means it well might have dissuaded a reasonable worker from making or supporting a charge
of discrimination.” Burlington Northern and Santa Fe Ry. Co. v. White, 548 U.S. 53, 68
(2006)(internal quotations and citations omitted). The Supreme Court used the term
“material adversity because [it stated that it] believe[d] it [was] important to separate
significant from trivial harms.” Id. at 68. This standard differs from the standard for
establishing an adverse employment action in a race discrimination claim. Id. at 67 (“[W]e
conclude that Title VII’s substantive provision and its antiretaliation provision are not
coterminous. The scope of the antiretaliation provision extends beyond workplace-related
or employment-related retaliatory acts and harm. We therefore reject the standards applied
in the Courts of Appeals that have treated the antiretaliation provision as forbidding the same
conduct prohibited by the antidiscrimination provision and that have limited actionable
retaliation to so-called “ultimate employment decisions.”).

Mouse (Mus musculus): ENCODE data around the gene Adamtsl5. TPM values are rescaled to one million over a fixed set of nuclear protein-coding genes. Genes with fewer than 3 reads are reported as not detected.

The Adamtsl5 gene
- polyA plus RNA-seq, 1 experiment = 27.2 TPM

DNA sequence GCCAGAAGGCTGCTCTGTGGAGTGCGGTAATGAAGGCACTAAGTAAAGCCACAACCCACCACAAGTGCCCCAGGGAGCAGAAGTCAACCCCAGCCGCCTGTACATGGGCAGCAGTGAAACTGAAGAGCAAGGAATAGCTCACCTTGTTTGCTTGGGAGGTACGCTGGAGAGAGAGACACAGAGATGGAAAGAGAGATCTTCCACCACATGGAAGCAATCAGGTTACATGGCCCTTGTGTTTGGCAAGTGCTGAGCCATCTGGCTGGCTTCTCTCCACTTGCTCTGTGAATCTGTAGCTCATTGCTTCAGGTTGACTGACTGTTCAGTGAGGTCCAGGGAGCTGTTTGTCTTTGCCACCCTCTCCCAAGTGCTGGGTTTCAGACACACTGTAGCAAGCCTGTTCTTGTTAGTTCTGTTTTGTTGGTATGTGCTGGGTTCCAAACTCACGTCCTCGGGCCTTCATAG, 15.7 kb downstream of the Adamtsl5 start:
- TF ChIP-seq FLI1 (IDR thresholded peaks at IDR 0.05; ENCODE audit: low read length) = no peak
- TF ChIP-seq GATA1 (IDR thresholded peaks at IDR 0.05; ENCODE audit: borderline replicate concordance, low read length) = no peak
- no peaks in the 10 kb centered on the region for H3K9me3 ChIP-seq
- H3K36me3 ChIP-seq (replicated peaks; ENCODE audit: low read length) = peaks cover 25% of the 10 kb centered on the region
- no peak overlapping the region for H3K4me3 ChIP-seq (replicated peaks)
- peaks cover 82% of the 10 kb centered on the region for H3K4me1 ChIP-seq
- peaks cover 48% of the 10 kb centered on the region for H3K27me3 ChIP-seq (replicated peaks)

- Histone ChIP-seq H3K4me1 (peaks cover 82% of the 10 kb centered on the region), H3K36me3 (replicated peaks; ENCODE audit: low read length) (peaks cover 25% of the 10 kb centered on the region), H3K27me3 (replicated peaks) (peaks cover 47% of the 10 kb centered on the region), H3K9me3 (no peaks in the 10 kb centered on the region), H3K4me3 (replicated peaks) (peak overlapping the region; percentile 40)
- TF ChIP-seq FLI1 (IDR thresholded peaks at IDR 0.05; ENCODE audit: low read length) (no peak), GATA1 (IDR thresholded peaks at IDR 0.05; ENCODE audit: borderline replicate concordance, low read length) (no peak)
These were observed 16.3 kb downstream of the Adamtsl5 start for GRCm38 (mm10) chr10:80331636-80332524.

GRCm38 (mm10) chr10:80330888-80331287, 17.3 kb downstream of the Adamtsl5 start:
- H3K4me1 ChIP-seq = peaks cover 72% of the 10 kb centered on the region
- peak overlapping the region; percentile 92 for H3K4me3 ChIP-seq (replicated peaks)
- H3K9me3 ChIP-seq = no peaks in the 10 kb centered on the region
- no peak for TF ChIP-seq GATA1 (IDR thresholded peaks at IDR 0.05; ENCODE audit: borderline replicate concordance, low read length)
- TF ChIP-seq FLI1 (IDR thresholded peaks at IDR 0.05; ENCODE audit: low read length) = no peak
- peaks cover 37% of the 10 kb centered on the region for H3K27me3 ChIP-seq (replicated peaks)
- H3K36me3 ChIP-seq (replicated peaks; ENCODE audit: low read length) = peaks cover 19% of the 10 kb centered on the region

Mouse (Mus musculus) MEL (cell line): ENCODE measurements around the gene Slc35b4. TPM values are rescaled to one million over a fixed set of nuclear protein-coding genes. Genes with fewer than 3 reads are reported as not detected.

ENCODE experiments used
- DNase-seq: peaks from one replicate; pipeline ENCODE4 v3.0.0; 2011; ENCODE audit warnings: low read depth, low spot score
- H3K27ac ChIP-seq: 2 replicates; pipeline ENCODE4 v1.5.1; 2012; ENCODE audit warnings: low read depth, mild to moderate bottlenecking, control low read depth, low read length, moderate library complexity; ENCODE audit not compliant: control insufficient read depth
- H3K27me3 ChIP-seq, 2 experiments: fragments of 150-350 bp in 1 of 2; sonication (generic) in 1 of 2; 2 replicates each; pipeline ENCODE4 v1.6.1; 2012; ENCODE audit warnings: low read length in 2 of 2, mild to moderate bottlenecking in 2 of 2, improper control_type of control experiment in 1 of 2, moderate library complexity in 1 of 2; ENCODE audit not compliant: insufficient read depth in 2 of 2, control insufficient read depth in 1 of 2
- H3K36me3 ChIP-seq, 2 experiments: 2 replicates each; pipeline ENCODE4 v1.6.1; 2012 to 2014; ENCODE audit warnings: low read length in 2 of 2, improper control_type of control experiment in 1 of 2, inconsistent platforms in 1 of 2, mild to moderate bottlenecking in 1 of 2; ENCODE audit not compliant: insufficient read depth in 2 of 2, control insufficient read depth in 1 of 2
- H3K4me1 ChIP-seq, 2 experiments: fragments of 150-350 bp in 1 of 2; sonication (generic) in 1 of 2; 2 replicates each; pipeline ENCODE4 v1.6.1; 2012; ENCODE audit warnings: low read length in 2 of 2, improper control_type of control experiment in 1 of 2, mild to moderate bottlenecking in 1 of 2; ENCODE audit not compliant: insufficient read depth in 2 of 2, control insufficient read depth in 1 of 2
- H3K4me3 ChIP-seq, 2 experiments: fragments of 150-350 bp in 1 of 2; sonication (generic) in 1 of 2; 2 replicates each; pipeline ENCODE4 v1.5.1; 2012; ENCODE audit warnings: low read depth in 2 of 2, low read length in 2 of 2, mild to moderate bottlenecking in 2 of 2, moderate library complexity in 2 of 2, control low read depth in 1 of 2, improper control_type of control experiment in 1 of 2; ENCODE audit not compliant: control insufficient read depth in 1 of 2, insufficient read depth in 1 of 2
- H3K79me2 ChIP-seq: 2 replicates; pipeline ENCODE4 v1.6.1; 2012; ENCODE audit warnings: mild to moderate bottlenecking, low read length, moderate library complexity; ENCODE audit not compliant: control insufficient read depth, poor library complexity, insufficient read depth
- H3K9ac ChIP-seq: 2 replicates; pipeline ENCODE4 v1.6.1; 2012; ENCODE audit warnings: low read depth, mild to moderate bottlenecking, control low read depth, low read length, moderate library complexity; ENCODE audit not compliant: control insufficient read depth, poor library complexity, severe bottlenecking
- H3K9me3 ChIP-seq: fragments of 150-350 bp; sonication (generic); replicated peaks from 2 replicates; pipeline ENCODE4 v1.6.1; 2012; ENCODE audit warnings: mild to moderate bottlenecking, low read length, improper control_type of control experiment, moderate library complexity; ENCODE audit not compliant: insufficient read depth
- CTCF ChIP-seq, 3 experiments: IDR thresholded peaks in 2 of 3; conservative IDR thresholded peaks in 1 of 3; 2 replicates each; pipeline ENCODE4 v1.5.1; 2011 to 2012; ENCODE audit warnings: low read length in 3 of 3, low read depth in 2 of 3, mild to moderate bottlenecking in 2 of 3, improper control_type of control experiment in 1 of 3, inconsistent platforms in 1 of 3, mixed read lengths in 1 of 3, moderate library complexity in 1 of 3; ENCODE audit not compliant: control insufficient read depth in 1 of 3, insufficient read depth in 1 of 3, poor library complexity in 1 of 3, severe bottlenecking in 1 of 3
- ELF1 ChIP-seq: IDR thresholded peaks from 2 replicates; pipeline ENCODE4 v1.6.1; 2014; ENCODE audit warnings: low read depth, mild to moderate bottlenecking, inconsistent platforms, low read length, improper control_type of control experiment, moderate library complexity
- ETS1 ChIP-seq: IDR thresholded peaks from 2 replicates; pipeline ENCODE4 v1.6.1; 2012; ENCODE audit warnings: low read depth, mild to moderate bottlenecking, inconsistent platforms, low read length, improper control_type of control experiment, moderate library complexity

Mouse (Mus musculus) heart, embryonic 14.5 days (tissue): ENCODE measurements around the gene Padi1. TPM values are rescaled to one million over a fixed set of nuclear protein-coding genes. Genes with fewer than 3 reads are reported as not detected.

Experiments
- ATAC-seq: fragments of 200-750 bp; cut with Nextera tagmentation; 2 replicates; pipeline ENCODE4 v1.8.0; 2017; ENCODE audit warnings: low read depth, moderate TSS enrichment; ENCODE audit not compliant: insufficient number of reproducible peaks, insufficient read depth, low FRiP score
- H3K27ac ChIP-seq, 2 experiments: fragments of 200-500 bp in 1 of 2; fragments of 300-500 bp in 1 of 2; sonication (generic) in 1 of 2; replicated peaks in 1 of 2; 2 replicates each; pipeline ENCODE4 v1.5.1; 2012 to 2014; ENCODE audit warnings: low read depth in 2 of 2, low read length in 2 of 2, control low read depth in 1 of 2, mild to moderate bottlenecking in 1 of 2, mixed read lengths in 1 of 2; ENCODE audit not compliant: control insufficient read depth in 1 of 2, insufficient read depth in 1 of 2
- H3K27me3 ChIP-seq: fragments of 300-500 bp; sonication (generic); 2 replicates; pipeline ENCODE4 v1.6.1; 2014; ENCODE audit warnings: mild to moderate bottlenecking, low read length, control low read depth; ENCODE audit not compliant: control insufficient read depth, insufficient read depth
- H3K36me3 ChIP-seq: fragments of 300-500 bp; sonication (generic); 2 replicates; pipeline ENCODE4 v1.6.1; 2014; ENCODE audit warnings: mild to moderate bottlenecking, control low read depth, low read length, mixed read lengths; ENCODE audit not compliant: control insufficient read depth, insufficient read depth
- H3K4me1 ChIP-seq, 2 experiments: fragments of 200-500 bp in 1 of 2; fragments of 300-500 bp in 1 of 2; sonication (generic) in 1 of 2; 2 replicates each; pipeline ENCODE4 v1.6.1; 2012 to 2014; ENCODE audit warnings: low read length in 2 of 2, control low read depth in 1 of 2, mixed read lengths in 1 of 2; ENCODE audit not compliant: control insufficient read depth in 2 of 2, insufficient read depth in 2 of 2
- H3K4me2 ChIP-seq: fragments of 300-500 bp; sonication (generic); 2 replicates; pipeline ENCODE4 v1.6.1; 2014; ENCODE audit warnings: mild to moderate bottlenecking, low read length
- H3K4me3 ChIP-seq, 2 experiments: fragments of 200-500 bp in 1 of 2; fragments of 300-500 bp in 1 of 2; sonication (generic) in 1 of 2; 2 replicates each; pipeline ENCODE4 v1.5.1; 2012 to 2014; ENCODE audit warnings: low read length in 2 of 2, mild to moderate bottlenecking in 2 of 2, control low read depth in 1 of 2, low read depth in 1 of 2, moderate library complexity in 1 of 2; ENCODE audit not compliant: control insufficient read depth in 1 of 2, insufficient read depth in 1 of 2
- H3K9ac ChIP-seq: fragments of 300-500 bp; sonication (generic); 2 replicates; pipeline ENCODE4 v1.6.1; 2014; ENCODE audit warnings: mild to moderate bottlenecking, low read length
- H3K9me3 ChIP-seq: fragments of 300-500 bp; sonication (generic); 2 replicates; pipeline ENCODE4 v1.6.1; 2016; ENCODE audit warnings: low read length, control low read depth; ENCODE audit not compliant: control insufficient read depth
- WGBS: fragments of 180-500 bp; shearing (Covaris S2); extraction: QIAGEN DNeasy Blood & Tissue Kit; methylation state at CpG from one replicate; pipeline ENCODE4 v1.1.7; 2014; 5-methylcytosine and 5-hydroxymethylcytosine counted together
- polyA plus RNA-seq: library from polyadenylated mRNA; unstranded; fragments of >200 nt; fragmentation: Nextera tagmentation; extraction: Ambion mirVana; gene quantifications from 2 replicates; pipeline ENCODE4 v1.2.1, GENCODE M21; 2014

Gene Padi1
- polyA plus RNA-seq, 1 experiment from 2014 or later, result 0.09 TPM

“The causal link element [of the retaliation prima facie case] is construed broadly so
that a plaintiff merely has to prove that the protected activity and the negative employment
action are not completely unrelated.” Pennington v. City of Huntsville, 261 F.3d 1262, 1266
(11th Cir. 2001)(quoting Olmsted v. Taco Bell Corp., 141 F.3d 1457, 1460 (11th
Cir.1998)(quoting E.E.O.C. v. Reichhold Chem., Inc., 988 F.2d 1564, 1571-72 (11th
Cir.1993)))(internal quotations omitted). Plaintiff must prove, “that the decision-makers
were aware of the protected conduct, and that the protected activity and the adverse action
were not wholly unrelated.” McCann, 526 F.3d at 1376 (internal quotations and citations
omitted). “The cases that accept mere temporal proximity between an employer’s knowledge
of protected activity and an adverse employment action as sufficient evidence of causality
to establish a prima facie case uniformly hold that the temporal proximity must be ‘very
close.’” Clark County School Dist. v. Breeden, 532 U.S. 268, 273-74 (2001)(quoting